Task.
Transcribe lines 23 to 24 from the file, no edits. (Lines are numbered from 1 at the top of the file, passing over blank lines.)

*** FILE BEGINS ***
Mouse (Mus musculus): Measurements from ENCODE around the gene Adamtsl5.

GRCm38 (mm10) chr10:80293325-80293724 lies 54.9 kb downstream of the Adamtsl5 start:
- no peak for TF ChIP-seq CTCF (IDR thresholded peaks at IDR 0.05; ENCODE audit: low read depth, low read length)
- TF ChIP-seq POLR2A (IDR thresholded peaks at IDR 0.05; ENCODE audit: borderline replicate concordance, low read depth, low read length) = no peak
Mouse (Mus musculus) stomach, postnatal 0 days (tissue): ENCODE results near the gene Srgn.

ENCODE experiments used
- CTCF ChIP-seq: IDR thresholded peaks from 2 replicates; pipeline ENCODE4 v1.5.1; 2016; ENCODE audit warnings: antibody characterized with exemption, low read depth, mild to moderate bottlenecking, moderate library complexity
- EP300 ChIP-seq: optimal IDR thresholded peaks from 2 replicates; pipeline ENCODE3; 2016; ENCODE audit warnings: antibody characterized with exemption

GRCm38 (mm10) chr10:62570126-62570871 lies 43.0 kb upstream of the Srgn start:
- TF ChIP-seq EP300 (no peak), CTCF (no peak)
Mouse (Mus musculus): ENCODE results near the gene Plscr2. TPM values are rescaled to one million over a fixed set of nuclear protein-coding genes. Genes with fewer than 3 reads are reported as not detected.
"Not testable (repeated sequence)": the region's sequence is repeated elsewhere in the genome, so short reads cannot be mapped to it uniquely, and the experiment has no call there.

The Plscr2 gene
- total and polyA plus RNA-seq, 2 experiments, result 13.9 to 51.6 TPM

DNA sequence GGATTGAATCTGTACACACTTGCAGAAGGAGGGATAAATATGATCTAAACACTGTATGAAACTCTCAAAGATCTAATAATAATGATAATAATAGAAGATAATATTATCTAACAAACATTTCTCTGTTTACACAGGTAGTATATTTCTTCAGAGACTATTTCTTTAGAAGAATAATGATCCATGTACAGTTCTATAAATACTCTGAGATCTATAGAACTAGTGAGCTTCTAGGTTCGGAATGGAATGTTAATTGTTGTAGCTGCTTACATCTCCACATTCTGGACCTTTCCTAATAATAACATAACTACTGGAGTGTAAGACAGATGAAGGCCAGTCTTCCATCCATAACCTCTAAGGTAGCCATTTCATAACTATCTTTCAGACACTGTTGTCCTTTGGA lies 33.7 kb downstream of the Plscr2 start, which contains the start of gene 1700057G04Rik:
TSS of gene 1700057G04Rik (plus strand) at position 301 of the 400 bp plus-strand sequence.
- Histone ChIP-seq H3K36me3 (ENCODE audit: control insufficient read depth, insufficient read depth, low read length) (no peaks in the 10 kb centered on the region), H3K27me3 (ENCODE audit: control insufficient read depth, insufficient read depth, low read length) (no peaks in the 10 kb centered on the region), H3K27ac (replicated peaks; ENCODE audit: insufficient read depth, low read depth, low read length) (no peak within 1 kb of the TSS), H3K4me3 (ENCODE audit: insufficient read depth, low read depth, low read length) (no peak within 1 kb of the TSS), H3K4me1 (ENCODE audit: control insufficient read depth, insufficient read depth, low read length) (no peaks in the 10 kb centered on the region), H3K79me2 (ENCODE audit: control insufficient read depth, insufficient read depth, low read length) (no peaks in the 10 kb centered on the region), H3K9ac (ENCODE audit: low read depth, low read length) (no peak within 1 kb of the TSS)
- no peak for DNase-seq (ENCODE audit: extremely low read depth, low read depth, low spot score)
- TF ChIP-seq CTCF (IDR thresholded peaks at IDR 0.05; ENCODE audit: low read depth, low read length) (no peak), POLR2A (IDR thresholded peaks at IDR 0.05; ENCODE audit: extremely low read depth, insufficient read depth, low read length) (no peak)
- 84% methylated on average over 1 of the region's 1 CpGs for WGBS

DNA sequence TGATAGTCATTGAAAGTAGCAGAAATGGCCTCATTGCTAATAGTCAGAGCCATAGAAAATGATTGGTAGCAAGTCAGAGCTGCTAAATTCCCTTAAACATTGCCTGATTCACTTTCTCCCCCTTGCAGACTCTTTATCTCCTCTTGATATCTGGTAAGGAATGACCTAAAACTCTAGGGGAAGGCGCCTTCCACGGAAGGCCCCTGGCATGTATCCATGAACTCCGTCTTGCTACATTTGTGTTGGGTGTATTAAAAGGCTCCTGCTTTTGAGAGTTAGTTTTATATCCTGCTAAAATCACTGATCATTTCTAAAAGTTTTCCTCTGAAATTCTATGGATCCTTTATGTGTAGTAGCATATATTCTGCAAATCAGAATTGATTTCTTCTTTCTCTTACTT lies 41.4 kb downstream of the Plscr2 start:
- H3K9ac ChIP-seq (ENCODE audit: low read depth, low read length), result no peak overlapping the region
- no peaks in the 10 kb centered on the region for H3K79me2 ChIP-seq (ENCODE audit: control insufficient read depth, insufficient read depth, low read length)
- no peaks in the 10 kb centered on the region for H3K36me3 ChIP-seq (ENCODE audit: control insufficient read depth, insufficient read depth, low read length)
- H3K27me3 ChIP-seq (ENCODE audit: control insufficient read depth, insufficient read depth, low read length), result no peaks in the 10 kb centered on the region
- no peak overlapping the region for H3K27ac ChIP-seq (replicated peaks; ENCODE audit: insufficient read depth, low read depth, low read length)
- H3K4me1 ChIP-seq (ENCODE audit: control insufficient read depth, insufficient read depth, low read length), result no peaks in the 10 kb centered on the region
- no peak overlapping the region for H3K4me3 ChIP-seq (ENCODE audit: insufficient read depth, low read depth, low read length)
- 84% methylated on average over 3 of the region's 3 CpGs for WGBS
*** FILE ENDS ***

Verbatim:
- no peaks in the 10 kb centered on the region for H3K79me2 ChIP-seq (ENCODE audit: control insufficient read depth, insufficient read depth, low read length)
- no peaks in the 10 kb centered on the region for H3K36me3 ChIP-seq (ENCODE audit: control insufficient read depth, insufficient read depth, low read length)